I grew up with a very small proximal family: My mom and my dad. After Czechoslovakia came to its dissolution in 1993, members of my family (grandparents, uncles, cousins, etc), visited us from time to time. However, we didn’t make the journey back to our place of origin until I was 21 years old.
Throughout the course of my childhood, we moved around the east coast, eventually making our way to the beautiful Pacific Northwest. This is where I have spent the majority of my adult life and a good part of my childhood. Perhaps this is why it usually feels good to land here, again and again.
I love my family very much. If you know me at all, you know how important they are to me. This is partly because of the culture that I was raised in, but also due to the fact that I was not fortunate to spend a whole lot of time with them growing up. In fact, I still don’t. Any opportunity to see them still makes me giddy as an adult.
I try to visit my family once a year now, and I look forward to it every time I go. By now, I typically know what things I expect to feel while I’m there. It’s all comforting and very necessary, but it never quite feels complete. I don’t feel complete. I wrestle with the desire to hold onto the parts of my home there, that I know I can’t bring to my home here in the Northwest.
The “place” that is Slovakia, the location itself did not feel much like home during my visit. It felt unfamiliar, this is not where I grew up and it’s not where I want to be now. The people, however, felt very much like home. Not just my family, but Slovaks (or simply just central Europeans) were so much more relatable. I understood them quickly, and they understood me. There was a certain ease to them. It’s an ease that I sometimes feel when I meet Americans, but not often.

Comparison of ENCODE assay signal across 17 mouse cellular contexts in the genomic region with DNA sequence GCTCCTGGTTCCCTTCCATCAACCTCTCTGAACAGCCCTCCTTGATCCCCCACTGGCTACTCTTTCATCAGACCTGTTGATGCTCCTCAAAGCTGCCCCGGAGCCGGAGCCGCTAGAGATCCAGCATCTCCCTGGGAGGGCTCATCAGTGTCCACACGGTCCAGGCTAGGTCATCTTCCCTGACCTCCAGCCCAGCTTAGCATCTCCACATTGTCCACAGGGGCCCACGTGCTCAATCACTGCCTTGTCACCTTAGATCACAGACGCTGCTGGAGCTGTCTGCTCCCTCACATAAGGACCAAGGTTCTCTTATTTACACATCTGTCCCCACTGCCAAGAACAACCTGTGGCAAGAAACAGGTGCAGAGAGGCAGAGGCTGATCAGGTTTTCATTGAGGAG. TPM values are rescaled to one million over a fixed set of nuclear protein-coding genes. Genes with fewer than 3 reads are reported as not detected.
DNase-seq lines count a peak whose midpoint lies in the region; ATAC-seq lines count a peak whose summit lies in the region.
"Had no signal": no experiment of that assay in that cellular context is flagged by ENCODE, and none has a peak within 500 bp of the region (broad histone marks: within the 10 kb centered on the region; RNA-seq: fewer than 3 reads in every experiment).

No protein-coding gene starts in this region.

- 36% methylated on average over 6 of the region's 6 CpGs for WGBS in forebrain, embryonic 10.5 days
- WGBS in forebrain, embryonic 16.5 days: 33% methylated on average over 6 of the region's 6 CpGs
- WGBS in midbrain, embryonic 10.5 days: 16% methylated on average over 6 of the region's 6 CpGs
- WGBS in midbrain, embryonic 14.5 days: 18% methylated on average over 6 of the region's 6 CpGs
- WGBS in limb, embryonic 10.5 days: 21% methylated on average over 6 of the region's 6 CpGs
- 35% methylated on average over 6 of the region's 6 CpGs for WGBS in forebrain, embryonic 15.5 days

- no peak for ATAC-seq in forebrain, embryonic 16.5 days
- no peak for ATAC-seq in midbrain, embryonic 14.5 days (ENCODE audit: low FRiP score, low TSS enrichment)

In contrast, the majority of the people in my life that I love and connect with are American. And they’re all here in the Northwest. At home.
Staying with my family also felt like home, even though their places weren’t mine. Being with them and surrounded by Slovak cultural “things” felt very comforting and easy to me. It’s so interesting to me how this works, because I have spent the majority of my life here and have gotten used to American culture. However, my earliest foundation is after all, still Slovak.
These feelings of belonging in different places were disruptive and confusing at times. They clashed with my overwhelming eagerness to return to my home in Scenic, where I’ve allowed other roots to grow. I wanted my life back. Anytime I visit my family, I have some amount of these feelings. But they were much more powerful this time. I have decided that it is because I have finally built a life for myself (on another continent) that feels content (however changing or temporary this current version of my home may be).
I’m realizing now, that due to my own breaking-up of what the dictionary says is home, my personalized concept of it has given me the ability to exist in different places. I’m grateful for this, regardless of how complicated it might feel at times.
Ahh, home. There can be so many.
But this one physical house that I live in, this roof over my head and this shelter and this community. This is where I have landed and where I rest. It’s not permanent. But it’s home.
This place is necessary. Whatever form you choose it in, and for however long it needs to be a home is entirely up to you. I think it’s different for all of us. It can be a structure, a community, a tent in the wilderness, a car, or…any place on this planet where your heart feels safe and complete at the end of the day, really. This place should not be defined by a dictionary or another individual’s own idea of home. Most importantly, it certainly doesn’t have to be permanent, the length of your stay may vary.